Where do you donate?

I just did something that I’ve done more times in the last year than in the rest of my life combined. I responded to an email asking me for money by giving some.
This time it was an email from Ira Glass of This American Life.
Last week, it was from MotherJones. I also recently gave a donation to an organization I’m on the board of, the Sistersong Women of Color Reproductive Health Collective. Other times it’s been Bitch Magazine, or my college alumni association. Each time it’s less than 30 dollars. Often it’s only 5.
I am by no means a rich person. I’m paying my bills, I have some savings from my first few years working full-time with minimal expenses. My freelance income is modest.
So what’s been motivating my recent donations? Well, the economy for one. I realize that times are tough for a lot of groups and organizations, and since I didn’t really lose anything in the stock market (never had anything there to begin with), I’m doing okay. At least, not worse than I was before. I’ve decided I can spare what it costs to buy a cup of coffee, or a nice meal.
Another thing that’s changed my perspective is being on the other end of those asks. After working for non-profits for the last three years, I’ve done my fair share of donation emails. I’ve also gotten involved in boards–I’m now on the Board of Directors of two organizations, including the Astraea Lesbian Foundation for Justice, which has a huge focus on fundraising. I’m doing the difficult work of learning to ask for money as well.
When I used to think of philanthropy, I’d think of really really rich people giving huge sums of money. The culture of giving has changed, thanks to online donation programs and groups like MoveOn.org or the Obama campaign, who encouraged people to give even small amounts understanding that if many people did, it would make a big impact.
Where do you donate?

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54 Comments

  1. s.
    Posted June 22, 2009 at 5:23 pm | Permalink

    Thanks so much for this post Miriam. My giving is a bit like yours, small amounts to organizations that I think are doing great work, and will appreciate my help.
    And you’re right, your donations do make a difference…like you, I recently joined the fundraising field, and it just happens to be with Mother Jones.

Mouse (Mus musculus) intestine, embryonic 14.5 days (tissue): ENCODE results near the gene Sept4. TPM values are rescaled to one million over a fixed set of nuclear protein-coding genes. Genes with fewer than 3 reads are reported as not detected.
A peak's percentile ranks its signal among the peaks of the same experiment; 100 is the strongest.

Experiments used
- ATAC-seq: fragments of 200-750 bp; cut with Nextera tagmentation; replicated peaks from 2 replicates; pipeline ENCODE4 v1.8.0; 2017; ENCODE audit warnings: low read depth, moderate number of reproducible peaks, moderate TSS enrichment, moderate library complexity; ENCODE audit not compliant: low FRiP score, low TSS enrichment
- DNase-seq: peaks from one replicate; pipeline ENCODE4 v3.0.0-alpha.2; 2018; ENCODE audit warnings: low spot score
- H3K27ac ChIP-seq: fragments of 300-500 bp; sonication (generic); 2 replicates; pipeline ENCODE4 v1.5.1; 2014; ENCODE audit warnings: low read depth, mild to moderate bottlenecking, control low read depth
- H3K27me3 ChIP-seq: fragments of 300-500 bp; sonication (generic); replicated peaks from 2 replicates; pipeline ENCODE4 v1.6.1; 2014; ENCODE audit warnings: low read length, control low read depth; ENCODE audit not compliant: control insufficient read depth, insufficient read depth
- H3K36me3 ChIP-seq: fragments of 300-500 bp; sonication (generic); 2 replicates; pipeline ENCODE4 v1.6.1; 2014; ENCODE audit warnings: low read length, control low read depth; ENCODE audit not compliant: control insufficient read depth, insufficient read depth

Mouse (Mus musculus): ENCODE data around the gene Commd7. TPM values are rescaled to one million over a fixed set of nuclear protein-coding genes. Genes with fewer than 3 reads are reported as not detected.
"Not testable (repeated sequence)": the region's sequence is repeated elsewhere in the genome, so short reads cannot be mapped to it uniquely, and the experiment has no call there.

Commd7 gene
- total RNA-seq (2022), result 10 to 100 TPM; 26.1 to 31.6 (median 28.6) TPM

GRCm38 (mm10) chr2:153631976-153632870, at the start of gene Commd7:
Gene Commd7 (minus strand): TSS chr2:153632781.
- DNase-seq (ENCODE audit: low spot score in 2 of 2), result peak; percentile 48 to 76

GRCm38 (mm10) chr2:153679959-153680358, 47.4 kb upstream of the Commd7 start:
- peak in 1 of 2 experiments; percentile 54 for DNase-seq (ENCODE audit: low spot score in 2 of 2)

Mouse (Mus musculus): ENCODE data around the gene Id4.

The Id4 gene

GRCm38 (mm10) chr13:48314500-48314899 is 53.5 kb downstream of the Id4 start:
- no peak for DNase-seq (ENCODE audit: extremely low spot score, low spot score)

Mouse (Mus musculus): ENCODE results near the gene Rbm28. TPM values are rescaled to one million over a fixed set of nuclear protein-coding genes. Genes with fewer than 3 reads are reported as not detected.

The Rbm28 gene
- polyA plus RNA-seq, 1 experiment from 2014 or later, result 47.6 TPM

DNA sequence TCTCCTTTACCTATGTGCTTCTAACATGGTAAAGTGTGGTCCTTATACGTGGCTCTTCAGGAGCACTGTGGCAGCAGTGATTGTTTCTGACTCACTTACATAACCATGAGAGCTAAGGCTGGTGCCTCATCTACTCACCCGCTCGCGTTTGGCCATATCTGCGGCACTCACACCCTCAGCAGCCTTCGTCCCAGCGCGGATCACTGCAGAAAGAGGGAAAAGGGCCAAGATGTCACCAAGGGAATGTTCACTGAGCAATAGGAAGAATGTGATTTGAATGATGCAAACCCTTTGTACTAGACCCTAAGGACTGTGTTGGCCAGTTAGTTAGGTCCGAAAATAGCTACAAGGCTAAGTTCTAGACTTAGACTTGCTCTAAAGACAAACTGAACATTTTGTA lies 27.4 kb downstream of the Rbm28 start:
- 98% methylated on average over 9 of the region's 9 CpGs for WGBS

So, from all us at Mother Jones, thank you!

  2. s.
    Posted June 22, 2009 at 5:24 pm | Permalink

    Thanks so much for this post, Miriam. My giving is a bit like yours – small amounts to organizations that I think are doing great work, and will appreciate my help.
    And you’re right, your donations do make a difference…like you, I recently joined the fundraising field, and it just happens to be with Mother Jones.
    So, from all us at Mother Jones, thank you!

  3. laurin
    Posted June 22, 2009 at 6:50 pm | Permalink

    Hi Miriam,
    I am late to this post by a couple of days but just wanted to say thank you on behalf of all of us at Mother Jones for your support. Gifts both small and large make a huge difference to our organization–we truly wouldn’t be here if it weren’t for folks like you. A significant chunk of our supporters contribute at the $30 level and below and let me tell you there is strength in numbers. Collectively our smaller donors help bring in just about $1M each year! Thank you so much for helping to keep non-profit, independent investigative journalism alive and kicking!
    Best,
    Laurin Asdal
    Director of Major Gifts
    Mother Jones
    Oh, and to answer your question I support:
    Mother Jones (duh)
    Bitch (proud former Board Member)
    Obama for America
    The Global Fund for Women
    KQED (SF NPR affiliate)
    KLAX (UCB college radio)
    Southern Poverty Law Center
    Planned Parenthood
    Chicago Foundation for Women

  4. katyarizhaya
    Posted June 24, 2009 at 2:32 pm | Permalink

    I usually give $30 a pop… not sure why that’s the magic number!
    Children of the Night, which helps children who’ve been exploited as prostitutes recover.
    SOME, So Others Might Eat, a local food/clothing charity
    I always buy Street Sense, the homeless issues newspaper; 70 cents on the dollar goes to the vendor- but that’s not really a donation as much as a sale.

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